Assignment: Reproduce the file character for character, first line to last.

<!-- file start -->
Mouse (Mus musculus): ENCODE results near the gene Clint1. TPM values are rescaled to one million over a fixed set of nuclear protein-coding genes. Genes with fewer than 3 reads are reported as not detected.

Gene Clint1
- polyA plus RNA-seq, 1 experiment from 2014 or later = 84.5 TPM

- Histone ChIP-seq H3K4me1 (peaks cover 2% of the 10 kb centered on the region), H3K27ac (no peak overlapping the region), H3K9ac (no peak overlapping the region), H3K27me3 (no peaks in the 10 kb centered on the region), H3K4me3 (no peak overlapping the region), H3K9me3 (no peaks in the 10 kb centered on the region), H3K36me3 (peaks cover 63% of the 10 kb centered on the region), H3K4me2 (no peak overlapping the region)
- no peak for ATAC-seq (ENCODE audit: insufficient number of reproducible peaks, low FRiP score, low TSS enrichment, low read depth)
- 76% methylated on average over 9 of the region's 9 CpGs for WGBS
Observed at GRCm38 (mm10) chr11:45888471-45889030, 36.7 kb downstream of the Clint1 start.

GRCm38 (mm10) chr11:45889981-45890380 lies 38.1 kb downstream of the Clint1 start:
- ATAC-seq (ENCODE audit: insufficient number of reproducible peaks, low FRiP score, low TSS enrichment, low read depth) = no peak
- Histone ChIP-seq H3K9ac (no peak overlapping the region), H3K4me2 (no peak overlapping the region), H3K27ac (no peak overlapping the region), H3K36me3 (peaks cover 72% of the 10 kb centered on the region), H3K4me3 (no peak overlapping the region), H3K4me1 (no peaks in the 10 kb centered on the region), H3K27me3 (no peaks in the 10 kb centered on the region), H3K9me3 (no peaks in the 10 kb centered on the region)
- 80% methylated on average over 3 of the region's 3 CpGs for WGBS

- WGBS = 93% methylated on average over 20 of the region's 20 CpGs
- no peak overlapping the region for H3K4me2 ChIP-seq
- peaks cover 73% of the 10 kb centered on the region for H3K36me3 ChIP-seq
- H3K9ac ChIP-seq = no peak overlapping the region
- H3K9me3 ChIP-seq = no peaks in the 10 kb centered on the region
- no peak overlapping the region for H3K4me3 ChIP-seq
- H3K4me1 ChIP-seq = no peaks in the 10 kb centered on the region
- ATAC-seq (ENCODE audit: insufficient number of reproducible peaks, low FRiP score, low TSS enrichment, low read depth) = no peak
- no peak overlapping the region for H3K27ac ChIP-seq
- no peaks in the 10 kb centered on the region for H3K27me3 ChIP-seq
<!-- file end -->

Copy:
Mouse (Mus musculus): ENCODE results near the gene Clint1. TPM values are rescaled to one million over a fixed set of nuclear protein-coding genes. Genes with fewer than 3 reads are reported as not detected.

Gene Clint1
- polyA plus RNA-seq, 1 experiment from 2014 or later = 84.5 TPM

- Histone ChIP-seq H3K4me1 (peaks cover 2% of the 10 kb centered on the region), H3K27ac (no peak overlapping the region), H3K9ac (no peak overlapping the region), H3K27me3 (no peaks in the 10 kb centered on the region), H3K4me3 (no peak overlapping the region), H3K9me3 (no peaks in the 10 kb centered on the region), H3K36me3 (peaks cover 63% of the 10 kb centered on the region), H3K4me2 (no peak overlapping the region)
- no peak for ATAC-seq (ENCODE audit: insufficient number of reproducible peaks, low FRiP score, low TSS enrichment, low read depth)
- 76% methylated on average over 9 of the region's 9 CpGs for WGBS
Observed at GRCm38 (mm10) chr11:45888471-45889030, 36.7 kb downstream of the Clint1 start.

GRCm38 (mm10) chr11:45889981-45890380 lies 38.1 kb downstream of the Clint1 start:
- ATAC-seq (ENCODE audit: insufficient number of reproducible peaks, low FRiP score, low TSS enrichment, low read depth) = no peak
- Histone ChIP-seq H3K9ac (no peak overlapping the region), H3K4me2 (no peak overlapping the region), H3K27ac (no peak overlapping the region), H3K36me3 (peaks cover 72% of the 10 kb centered on the region), H3K4me3 (no peak overlapping the region), H3K4me1 (no peaks in the 10 kb centered on the region), H3K27me3 (no peaks in the 10 kb centered on the region), H3K9me3 (no peaks in the 10 kb centered on the region)
- 80% methylated on average over 3 of the region's 3 CpGs for WGBS

- WGBS = 93% methylated on average over 20 of the region's 20 CpGs
- no peak overlapping the region for H3K4me2 ChIP-seq
- peaks cover 73% of the 10 kb centered on the region for H3K36me3 ChIP-seq
- H3K9ac ChIP-seq = no peak overlapping the region
- H3K9me3 ChIP-seq = no peaks in the 10 kb centered on the region
- no peak overlapping the region for H3K4me3 ChIP-seq
- H3K4me1 ChIP-seq = no peaks in the 10 kb centered on the region
- ATAC-seq (ENCODE audit: insufficient number of reproducible peaks, low FRiP score, low TSS enrichment, low read depth) = no peak
- no peak overlapping the region for H3K27ac ChIP-seq
- no peaks in the 10 kb centered on the region for H3K27me3 ChIP-seq